The sense verbs are an interesting paradigm. English has three types of sense verb (with a lot of overlap), and a number of derived nouns. Two of the verb classes differ in whether they're volitional, and the other one is an experiential sense with special "Flip" syntax.
One type of verb is the Non-Volitional: hear, see, smell, taste, touch/feel
Another is the Volitional: listen, look, smell, taste, touch/feel
Hearing: You listen to something on purpose, but you can hear it by accident.
Vision: You look at something on purpose, but you can see it by accident.
Verbs for the other three senses don't vary; you can smell, taste, or touch/feel on purpose or not.
The third type is the Flip verbs: sound, look, smell, taste, feel.
Again the three chemical/kinesthetic senses don't change in form,
though only feel works as a Flip verb:
That looks tasty. That sounds flat. That smells sour. That tastes delicious. That feels weird.
The subject of a Flip verb is not the experiencer, but rather whatever is causing the sensation being experienced. The experiencer is normally not mentioned, but if it is, it occurs in a preposition phrase (most likely to me).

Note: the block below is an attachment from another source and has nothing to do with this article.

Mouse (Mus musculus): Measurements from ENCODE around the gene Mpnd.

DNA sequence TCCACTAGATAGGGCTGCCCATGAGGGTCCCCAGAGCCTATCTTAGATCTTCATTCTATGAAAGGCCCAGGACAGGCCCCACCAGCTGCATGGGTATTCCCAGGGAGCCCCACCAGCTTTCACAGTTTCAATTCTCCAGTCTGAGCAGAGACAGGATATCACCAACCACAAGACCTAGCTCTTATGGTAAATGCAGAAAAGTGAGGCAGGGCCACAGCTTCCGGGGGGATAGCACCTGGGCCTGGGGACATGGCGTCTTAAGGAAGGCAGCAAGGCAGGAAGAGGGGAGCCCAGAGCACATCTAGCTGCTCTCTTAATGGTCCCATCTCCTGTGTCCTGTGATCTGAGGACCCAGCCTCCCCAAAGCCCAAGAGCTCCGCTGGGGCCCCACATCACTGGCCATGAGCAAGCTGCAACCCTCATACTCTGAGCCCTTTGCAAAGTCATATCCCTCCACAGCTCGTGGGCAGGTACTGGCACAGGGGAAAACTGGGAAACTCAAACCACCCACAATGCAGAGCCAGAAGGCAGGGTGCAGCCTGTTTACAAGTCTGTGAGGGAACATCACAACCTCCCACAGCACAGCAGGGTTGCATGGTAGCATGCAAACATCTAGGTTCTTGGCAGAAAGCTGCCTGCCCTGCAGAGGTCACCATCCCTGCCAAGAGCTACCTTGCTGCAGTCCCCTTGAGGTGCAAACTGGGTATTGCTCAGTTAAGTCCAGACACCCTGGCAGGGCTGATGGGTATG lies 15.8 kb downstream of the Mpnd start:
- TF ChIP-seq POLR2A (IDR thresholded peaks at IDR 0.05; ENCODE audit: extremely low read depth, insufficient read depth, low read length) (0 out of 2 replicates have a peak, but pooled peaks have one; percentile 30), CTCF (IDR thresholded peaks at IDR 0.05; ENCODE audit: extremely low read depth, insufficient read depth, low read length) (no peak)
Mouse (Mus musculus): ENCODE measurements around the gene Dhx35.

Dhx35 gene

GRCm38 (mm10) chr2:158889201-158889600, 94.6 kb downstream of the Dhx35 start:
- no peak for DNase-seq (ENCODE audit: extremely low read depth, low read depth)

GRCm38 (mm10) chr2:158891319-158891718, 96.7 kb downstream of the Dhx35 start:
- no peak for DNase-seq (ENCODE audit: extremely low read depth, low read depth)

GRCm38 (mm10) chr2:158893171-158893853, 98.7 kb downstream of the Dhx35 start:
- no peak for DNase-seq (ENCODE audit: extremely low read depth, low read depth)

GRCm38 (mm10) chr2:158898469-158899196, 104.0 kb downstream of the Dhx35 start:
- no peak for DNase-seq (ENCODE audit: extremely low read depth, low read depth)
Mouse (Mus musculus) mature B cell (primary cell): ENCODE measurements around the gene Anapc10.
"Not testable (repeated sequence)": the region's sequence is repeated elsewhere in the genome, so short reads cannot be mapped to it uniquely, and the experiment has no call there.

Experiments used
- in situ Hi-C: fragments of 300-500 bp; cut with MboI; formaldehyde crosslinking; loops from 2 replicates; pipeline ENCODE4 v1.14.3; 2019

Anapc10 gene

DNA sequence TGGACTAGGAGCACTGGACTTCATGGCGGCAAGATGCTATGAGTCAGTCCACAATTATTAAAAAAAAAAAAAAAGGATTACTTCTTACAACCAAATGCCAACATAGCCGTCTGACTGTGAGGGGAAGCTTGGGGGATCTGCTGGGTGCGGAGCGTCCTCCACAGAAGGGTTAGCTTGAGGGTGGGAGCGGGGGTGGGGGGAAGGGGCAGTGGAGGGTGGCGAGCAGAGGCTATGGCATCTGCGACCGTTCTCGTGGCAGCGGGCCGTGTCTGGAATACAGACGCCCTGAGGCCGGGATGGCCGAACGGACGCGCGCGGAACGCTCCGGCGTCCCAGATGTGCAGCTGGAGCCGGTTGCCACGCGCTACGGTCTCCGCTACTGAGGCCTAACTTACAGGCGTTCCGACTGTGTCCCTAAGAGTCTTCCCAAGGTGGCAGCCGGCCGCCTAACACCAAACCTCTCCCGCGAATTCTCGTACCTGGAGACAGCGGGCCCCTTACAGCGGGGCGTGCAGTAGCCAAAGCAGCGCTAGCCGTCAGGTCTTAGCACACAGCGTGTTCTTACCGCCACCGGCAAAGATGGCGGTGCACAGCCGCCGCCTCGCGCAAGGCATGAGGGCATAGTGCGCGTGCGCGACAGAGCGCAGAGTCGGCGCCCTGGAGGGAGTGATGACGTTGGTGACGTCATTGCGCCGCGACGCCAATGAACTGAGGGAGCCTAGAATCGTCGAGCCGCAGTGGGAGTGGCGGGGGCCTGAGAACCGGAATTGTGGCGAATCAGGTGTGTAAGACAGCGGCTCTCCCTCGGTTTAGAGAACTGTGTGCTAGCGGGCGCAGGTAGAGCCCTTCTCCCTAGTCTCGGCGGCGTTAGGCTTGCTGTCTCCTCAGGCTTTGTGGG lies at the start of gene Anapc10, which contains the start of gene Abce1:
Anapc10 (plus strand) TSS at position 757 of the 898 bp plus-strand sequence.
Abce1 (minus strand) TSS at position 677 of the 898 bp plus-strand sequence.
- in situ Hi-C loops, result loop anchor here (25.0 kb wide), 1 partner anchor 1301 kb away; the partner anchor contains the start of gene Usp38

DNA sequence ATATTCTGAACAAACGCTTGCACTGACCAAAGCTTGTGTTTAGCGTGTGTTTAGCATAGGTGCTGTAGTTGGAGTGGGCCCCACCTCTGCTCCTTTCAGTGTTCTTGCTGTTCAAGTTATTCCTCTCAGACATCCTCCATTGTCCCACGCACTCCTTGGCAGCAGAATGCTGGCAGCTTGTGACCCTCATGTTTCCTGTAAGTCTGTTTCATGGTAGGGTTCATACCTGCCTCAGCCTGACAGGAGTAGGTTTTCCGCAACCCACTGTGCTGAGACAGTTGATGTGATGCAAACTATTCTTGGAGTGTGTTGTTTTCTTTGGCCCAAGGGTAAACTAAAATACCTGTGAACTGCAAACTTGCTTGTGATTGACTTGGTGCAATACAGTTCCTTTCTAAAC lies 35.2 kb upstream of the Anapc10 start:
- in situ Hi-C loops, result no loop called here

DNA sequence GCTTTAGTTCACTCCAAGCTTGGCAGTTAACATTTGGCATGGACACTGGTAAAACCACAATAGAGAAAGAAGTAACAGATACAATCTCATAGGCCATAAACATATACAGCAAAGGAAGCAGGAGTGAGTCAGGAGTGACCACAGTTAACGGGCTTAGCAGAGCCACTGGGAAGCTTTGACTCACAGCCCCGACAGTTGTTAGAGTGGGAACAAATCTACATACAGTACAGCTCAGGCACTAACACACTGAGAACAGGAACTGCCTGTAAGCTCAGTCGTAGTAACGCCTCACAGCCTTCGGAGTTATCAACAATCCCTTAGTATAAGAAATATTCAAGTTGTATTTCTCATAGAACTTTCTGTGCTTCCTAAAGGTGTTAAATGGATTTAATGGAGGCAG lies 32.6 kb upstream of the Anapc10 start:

Interestingly, only hearing — the sense used by language — gets to have 3 distinct sense verbs: hear, listen, and sound.
As far as nouns go, one can speak of a look and a sight (respectively from look and see), as well as a glimpse, a vision, an appearance, a sighting, an image — and no doubt many more — for vision alone. This is what a thesaurus is for.
Touch is underrepresented in nouns; adjectives are more likely. But one does speak of something having a feel, occasionally a feeling — a word which can be generalized to cover any metaphoric, psychological, or spiritual sensation, whether experienced or not, as in
I had a feeling he was going to betray us.